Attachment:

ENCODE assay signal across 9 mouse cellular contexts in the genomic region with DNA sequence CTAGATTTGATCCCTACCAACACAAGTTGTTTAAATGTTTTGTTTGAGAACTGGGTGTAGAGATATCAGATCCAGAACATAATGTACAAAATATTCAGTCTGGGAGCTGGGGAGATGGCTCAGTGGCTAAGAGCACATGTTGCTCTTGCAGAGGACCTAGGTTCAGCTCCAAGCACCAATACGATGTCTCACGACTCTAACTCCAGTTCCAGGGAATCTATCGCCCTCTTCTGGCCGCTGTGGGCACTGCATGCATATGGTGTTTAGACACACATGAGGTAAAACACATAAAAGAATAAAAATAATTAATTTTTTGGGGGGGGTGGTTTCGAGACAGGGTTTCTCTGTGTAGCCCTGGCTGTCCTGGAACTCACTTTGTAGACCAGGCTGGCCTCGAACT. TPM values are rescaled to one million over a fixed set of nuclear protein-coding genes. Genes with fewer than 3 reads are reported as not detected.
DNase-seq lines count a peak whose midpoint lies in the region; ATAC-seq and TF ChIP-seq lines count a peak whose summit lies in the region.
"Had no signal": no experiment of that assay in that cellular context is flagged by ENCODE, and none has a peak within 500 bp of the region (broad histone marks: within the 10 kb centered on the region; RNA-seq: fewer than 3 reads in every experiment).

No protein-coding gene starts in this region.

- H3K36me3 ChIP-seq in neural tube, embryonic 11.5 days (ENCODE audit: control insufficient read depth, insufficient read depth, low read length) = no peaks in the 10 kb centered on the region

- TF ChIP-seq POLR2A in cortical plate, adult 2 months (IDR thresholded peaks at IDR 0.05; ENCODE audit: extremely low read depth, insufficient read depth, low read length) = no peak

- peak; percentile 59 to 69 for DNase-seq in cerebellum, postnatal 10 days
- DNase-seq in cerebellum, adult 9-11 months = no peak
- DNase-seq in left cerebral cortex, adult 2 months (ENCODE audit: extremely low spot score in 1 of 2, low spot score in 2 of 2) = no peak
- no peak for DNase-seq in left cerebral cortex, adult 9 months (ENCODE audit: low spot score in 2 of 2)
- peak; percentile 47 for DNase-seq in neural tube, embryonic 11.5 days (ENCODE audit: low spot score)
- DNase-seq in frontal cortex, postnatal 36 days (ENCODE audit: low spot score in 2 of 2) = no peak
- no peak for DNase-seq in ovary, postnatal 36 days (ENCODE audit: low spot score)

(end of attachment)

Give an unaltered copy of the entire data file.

ENCODE assay signal across 9 mouse cellular contexts in the genomic region with DNA sequence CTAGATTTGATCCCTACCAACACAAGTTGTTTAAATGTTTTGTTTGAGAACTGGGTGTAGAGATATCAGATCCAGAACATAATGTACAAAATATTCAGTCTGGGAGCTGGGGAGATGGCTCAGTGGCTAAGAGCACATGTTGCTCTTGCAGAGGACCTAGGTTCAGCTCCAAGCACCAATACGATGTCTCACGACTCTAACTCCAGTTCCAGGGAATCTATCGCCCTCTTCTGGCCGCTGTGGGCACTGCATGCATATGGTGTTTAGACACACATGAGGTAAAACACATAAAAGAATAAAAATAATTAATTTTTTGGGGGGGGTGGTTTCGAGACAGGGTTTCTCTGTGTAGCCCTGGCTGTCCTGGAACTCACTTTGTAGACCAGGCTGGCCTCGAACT. TPM values are rescaled to one million over a fixed set of nuclear protein-coding genes. Genes with fewer than 3 reads are reported as not detected.
DNase-seq lines count a peak whose midpoint lies in the region; ATAC-seq and TF ChIP-seq lines count a peak whose summit lies in the region.
"Had no signal": no experiment of that assay in that cellular context is flagged by ENCODE, and none has a peak within 500 bp of the region (broad histone marks: within the 10 kb centered on the region; RNA-seq: fewer than 3 reads in every experiment).

No protein-coding gene starts in this region.

- H3K36me3 ChIP-seq in neural tube, embryonic 11.5 days (ENCODE audit: control insufficient read depth, insufficient read depth, low read length) = no peaks in the 10 kb centered on the region

- TF ChIP-seq POLR2A in cortical plate, adult 2 months (IDR thresholded peaks at IDR 0.05; ENCODE audit: extremely low read depth, insufficient read depth, low read length) = no peak

- peak; percentile 59 to 69 for DNase-seq in cerebellum, postnatal 10 days
- DNase-seq in cerebellum, adult 9-11 months = no peak
- DNase-seq in left cerebral cortex, adult 2 months (ENCODE audit: extremely low spot score in 1 of 2, low spot score in 2 of 2) = no peak
- no peak for DNase-seq in left cerebral cortex, adult 9 months (ENCODE audit: low spot score in 2 of 2)
- peak; percentile 47 for DNase-seq in neural tube, embryonic 11.5 days (ENCODE audit: low spot score)
- DNase-seq in frontal cortex, postnatal 36 days (ENCODE audit: low spot score in 2 of 2) = no peak
- no peak for DNase-seq in ovary, postnatal 36 days (ENCODE audit: low spot score)